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By now everyone is aware that four years ago, the European Commission published a data protection package to reform, modernize and harmonize European data protection law. It was finally approved, by the EU parliament on April 14, 2016, and will replace the 1995 Data Protection Directive, as well as the 1998 UK Data Protection Act.

GDPR goes into effect in May 2018. There are many changes organizations will need to carefully consider making to be sure they are compliant prior to the effective date. The primary focus will be issues pertaining to communication, consent, privacy by design, providing a full audit trail, data exports and the new obligations on data processors.

Waiting until the last minute is not an option. Celergo has presented several webinars explaining the necessary actions needed (CLICK HERE); however, below is a reference tool highlighting ten steps you can take to assist you in your preparations.


Get Prepared in 10 Steps

1


Communicate GDPR impact

Communicate to all decision makers and key stakeholders that the law is changing to GDPR, and the impact it will have.

2


Document personal information

What personal information do you hold? Start now and document what personal information you hold, where it came from and who you share it with.

3


Update privacy information

Review and update, if needed, your current privacy notices to create a plan for the GDPR implementation.

4


Create data protection plan

How will you ensure individual rights are protected? How will you delete personal data or provide data electronically and in a commonly used format? Take time to create a plan and process for protected data.

5


Plan for handling requests

Update your policies and procedures and determine how you will handle requests given the new guidelines.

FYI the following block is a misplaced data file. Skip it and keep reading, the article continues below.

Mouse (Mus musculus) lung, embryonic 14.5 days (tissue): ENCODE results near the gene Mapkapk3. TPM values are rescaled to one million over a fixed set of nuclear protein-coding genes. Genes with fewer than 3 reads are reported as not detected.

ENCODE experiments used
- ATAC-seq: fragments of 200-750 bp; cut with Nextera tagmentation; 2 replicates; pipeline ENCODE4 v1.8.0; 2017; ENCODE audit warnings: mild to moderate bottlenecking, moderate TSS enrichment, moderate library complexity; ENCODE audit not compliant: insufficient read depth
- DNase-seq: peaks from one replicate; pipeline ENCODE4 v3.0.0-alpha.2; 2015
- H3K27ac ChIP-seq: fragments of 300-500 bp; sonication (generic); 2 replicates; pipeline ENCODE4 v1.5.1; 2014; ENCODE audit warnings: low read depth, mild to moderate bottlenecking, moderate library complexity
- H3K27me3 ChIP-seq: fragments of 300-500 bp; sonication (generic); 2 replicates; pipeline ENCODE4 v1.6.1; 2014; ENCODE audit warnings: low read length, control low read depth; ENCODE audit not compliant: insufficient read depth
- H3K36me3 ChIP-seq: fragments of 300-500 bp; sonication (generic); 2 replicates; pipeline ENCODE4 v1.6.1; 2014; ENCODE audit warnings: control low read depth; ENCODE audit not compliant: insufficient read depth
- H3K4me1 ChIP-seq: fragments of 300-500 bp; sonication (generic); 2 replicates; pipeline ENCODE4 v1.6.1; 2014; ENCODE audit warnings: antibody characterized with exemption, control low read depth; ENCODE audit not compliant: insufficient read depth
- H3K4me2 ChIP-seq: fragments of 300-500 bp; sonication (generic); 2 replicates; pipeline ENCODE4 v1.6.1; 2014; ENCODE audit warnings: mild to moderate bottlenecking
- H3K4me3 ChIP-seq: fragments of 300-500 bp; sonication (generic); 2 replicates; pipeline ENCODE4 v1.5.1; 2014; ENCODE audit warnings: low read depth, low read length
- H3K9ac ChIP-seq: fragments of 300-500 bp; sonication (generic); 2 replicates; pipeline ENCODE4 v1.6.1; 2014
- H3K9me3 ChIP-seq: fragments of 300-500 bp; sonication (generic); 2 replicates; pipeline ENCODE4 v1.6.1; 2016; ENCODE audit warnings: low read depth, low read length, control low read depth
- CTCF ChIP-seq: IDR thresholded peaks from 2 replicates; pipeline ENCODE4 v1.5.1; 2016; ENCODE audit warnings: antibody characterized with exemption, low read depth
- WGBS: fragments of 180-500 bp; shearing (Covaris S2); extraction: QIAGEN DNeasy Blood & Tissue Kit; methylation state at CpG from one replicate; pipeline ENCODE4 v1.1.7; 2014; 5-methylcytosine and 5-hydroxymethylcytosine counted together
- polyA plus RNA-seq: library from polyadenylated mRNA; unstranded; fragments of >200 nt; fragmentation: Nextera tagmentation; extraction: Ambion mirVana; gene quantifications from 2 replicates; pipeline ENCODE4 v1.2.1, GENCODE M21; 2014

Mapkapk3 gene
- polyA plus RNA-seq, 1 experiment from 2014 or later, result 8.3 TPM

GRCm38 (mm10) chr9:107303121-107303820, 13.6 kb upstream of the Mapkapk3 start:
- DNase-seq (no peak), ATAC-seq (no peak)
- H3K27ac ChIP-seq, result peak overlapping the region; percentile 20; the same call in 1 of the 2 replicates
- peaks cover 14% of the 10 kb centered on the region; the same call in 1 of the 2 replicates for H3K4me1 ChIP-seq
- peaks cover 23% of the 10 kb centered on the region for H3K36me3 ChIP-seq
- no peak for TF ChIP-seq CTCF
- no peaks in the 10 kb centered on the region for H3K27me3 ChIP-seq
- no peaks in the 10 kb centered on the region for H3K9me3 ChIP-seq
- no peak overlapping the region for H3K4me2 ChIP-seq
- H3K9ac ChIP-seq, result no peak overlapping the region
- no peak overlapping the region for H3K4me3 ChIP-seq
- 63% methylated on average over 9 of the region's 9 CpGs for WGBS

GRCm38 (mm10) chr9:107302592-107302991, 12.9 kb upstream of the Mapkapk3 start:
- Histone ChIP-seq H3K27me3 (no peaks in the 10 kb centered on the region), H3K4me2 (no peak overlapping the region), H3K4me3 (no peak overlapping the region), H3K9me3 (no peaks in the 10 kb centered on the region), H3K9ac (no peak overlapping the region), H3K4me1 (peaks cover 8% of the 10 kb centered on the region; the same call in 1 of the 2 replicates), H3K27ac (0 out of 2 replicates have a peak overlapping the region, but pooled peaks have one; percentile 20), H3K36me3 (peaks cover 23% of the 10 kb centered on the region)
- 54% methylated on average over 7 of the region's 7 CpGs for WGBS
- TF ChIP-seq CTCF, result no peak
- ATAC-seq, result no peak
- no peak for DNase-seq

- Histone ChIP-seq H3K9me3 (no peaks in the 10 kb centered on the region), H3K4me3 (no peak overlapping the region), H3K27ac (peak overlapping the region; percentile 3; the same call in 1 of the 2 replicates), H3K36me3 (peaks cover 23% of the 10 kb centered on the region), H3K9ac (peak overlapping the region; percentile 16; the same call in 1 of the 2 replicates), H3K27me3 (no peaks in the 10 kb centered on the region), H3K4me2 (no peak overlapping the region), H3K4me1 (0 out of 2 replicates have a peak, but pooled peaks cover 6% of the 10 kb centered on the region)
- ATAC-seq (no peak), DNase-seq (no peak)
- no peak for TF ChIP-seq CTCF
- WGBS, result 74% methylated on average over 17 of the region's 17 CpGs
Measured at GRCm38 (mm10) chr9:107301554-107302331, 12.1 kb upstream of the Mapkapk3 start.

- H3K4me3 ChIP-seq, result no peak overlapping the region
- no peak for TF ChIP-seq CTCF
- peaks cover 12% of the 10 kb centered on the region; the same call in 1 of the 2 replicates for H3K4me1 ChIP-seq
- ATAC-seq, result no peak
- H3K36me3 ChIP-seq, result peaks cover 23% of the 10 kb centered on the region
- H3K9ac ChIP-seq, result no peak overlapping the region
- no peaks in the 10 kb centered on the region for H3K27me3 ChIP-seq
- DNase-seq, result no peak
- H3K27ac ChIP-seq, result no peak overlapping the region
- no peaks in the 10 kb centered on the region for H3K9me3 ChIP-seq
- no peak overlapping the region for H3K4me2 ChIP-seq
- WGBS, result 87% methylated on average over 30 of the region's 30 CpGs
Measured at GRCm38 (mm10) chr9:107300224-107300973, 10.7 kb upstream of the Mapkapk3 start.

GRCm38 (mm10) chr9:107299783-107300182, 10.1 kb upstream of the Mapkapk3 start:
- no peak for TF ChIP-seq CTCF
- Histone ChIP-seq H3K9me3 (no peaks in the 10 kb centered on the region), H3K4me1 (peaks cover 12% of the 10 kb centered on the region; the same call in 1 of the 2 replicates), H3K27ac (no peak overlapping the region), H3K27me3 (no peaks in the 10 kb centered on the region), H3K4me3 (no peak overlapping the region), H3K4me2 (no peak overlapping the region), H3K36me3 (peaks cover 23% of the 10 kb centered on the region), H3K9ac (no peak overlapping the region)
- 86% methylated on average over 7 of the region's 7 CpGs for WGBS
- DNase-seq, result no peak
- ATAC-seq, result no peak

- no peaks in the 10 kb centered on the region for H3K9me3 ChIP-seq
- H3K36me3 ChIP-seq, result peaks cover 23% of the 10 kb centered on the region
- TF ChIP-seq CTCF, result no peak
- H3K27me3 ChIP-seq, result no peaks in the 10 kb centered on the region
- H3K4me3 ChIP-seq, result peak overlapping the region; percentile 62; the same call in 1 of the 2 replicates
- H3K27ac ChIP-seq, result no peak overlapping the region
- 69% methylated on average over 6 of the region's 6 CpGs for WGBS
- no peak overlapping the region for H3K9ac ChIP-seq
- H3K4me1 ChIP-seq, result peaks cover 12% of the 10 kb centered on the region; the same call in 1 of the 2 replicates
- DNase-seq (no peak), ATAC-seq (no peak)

6


Update privacy notices

Update privacy notices to explain the connection between your organization and GDPR.

7


Review consents

Analyze how you seek, record and manage consents to determine if you need to make any substantial changes. Review existing consents now to make sure they meet the GDPR standard.

8


Detect data breaches

Ensure you have the correct procedures in place, to detect, report, and investigate a personal data breach. Be ready for escalations!

9


Designate Data Protection Officers (DPO)

Determine if you are required to designate a Data Protection Officer (DPO). It’s best practice to designate someone to take responsibility for data protection compliance, structure, and governance.

10


Determine protection authority

If your organization operates in more than one EU member state, determine who will be your lead data protection supervisory authority.

The EU Data Protection Regulation (GDPR) is the most important change in data privacy regulation in over 20 years. GDPR has increased the awareness for EU data privacy and greater compliance throughout the life-cycle of data; and there will be changes once the finalize regulation is complete. If you have not started the process, start today. May 25, 2018 is less than 178 days away, and the clock is ticking. Are you ready?

*Source:ICO.ORG.UK
Disclaimer: The information contained within this portal does in no way constitute legal advice. Any person who intends to rely upon or use the information contained herein in any way is solely responsible for independently verifying the information and obtaining independent expert advice if required.